Dear Jim

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Marion Kidd came down from Luton during our first season of Summerstown182 Walks – it was one of the wettest days of the summer and if we hadn’t had such a special guest, we probably would have called it off. But we managed to walk the southern Tooting circuit, dodging between trees and concrete hideaways on the Hazelhurst estate and avoided getting too soaked. The main interest that day was George William Kidd, one of six of her father’s cousins who were killed in the First World War. James John Kidd, George’s half-brother is also on the memorial, but its taken us two years to get to him. I write this almost on the centenary of his death, on 19th July 1916. Marion knows very little about him, but a rather poignant connection to him comes via Joan, a granddaughter of his sister Millicent. She once spoke to Joan of her sadness at the loss of her dear brother ‘Jim’ in the war. John was in fact one of Millicent’s eight older brothers and Chris Burge has done another outstanding job in shining some light on them.

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George John Kidd was an eastender from Stratford who came to Wandsworth with his widowed mother Mary around 1871. His first wife Alice died shortly after their only child, George William was born in 1885. He remarried another Alice on 30 September 1888 at Holy Trinity Church, Upper Tooting, Alice Mary Bark. A year earlier, George William was baptised in St Mary’s Summerstown. It would appear that he was raised by his Grandmother, also remarried and now Mary Meads. They lived at various addresses including 20 Bellew Street and Copplestone Place, which must surely have a Bob Sadler connection. By 1891, the Kidd family were living in Langroyd Road, Upper Tooting next door to Alice’s parents, with their first two children, Charles and Percy. By 1901 they were at 6 Salvadore Place, right in the heart of Tooting, in the shadow of what is now the Granada Bingo Hall – soon to show a film for the first time in 40 years. There were now five boys and a girl and James was eight, four years older than youngest child Millicent.

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This was once the site of an estate built in 1744 by Joseph Salavador, a wealthy tradesman of Portuguese descent. Apparently the family played a leading role in the estab­lishment of the first Jewish settlement in America. In 1776 Francis Salvador was the first Jew killed in the American War of Independence, fighting with the militia on the South Carolina frontier against Loyalists and their Cherokee allies. However by the time the Kidds arrived there the Salvadors had long gone and things were on the slide. The estate had become an enclave of cottages, pubs and poorly constructed overcrowded housing, encroached on by the rapid expansion of modern day Tooting. The slums were cleared around 1930 and the Granada went up. The name Salvador lives on through an iron sign across an alleyway leading to the Sainsbury’s car-park between Macdonalds and The Graveney and Meadow pub. It is said to possibly be the entrance to the estate. Certainly some of the old brick walls around that area could tell a story or two.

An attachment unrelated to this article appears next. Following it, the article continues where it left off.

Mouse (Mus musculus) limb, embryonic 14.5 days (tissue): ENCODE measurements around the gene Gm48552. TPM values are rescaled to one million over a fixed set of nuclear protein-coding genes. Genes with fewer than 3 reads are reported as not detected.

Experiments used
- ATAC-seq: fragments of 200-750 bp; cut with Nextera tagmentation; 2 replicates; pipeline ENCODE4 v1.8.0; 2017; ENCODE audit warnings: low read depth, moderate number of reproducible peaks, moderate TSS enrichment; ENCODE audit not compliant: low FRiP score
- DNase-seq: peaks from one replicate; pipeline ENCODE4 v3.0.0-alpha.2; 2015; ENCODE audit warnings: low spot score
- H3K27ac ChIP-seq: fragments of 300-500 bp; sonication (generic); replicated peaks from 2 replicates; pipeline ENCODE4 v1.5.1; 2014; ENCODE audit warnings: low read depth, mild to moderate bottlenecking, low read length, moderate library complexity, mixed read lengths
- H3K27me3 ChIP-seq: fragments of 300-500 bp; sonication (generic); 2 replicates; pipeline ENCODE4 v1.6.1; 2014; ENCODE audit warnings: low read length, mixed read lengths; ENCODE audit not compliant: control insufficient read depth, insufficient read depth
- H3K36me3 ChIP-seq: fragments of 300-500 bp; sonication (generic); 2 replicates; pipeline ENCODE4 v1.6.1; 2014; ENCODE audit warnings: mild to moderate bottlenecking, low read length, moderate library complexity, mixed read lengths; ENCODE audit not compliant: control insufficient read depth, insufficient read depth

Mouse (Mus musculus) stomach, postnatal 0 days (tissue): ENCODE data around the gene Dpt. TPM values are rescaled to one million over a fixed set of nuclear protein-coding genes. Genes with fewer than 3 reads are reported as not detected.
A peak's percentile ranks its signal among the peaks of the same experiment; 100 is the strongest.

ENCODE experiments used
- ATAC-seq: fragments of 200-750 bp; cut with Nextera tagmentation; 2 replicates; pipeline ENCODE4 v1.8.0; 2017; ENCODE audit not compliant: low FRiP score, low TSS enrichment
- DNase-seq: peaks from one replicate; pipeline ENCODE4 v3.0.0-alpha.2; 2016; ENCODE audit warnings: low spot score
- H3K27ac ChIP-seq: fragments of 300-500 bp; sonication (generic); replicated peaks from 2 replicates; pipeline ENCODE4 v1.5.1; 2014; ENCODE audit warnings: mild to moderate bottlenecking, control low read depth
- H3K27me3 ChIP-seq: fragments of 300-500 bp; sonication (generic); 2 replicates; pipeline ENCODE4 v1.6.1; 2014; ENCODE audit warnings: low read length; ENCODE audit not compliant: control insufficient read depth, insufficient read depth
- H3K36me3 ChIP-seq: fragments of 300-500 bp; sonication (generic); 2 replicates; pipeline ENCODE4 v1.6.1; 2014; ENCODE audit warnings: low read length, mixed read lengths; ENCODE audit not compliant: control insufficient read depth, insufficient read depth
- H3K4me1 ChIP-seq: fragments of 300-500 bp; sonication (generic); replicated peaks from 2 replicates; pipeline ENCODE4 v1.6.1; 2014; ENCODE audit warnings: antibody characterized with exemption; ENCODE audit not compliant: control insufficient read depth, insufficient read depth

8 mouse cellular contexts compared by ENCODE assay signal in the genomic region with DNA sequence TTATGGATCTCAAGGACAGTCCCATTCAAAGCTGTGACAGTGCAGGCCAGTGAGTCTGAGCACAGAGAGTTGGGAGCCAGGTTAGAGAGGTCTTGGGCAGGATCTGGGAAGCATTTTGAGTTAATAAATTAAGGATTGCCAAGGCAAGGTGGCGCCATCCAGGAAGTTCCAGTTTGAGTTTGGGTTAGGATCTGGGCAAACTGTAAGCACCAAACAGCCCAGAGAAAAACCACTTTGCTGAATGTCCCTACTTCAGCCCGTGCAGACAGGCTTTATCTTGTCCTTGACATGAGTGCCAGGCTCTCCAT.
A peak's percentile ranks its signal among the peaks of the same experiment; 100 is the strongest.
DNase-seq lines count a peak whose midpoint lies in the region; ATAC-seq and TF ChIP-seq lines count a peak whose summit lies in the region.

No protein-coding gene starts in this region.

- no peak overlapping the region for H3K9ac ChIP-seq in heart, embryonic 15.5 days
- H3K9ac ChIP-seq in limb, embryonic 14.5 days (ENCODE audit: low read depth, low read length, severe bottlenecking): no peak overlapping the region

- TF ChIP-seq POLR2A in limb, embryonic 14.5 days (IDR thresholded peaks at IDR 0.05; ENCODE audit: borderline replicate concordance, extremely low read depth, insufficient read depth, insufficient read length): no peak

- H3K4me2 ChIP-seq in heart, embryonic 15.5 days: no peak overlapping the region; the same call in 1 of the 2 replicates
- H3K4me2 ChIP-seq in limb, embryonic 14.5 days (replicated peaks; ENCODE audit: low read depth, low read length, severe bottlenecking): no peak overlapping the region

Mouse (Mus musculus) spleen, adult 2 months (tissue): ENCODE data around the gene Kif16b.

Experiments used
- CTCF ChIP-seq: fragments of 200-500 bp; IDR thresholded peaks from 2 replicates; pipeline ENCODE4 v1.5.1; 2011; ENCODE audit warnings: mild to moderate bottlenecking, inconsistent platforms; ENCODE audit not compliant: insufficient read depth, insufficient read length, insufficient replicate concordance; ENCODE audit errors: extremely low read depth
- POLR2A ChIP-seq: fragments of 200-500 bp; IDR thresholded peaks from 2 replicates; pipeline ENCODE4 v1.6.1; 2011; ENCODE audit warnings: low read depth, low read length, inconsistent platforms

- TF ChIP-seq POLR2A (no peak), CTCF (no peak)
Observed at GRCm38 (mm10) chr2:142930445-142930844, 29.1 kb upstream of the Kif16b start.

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By 1911, the family had grown still further with the addition of three more boys and there were now nine siblings. They were living in a house on the newly built Totterdown Estate at 32 Letchworth Street. Surely a huge step up from the madness of Salvador. In that census the two older boys are listed as being in the army, Charles had joined the East Surreys aged 18 in 1907 and Percy was a gunner in the Royal Field Artillery. They were both in India for some time, stationed at Lucknow amongst other places. Trams had come to Tooting, a new King was on the throne and the area was expanding at a frightening rate. Between 1896 and 1911 the population of Tooting increased five times to over 36,000. Charles and Percy were going the other way and probably saw Army life as an escape from the chaos of burgeoning urbanisation.

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Electoral data shows that the Kidds soon moved again, to 18 Fairlight Road. They were here from 1914 onwards and would maintain a connection with the address for a considerable period after the war. This was ‘Parrafin Park’ an area not without great social problems, described so vividly by Alfred Hurley in ‘Days that are Gone’. Charles served throughout the War, in various East Surrey Regiments, though his papers have unfortunately not survived. Percy John Kidd had joined the Royal Field Artillery on 29th April 1907. He went to war on 14th August 1914 and was taken prisoner just two weeks later on 28th August. Remarkably, he was a POW for 4 years and 241 days, arriving back in Hull on 19th December 1918, just in time for Christmas. This was an extraordinary length of time and must have taken its toll, as when he was discharged the following year, the reason was that he was suffering from ‘neurosis and anxiety’. Another brother, William George Kidd, listed in the 1911 census as a ‘traction engineman’ volunteered early in the war on 10th October 1914, also for the Royal Field Artillery.  He suffered shell and shrapnel wounds in April 1918 during the German Spring Offensive which ended his active service. His papers have survived and include extensive notes regarding his injuries. His profession is described as ‘road repairer’ which was also something his father did. Certainly his disability would not have helped his chances of employment after the war. A report in 1919 describes rather optimistically that he ‘can walk fairly well but tends to use the front part of his foot rather than the heel.’ William’s name was indicated on the 1918 Absent Voters List at 18 Fairlight Road as a Bombadier, though he was very likely in hospital at the time and a long way from being able to fire any sort of gun.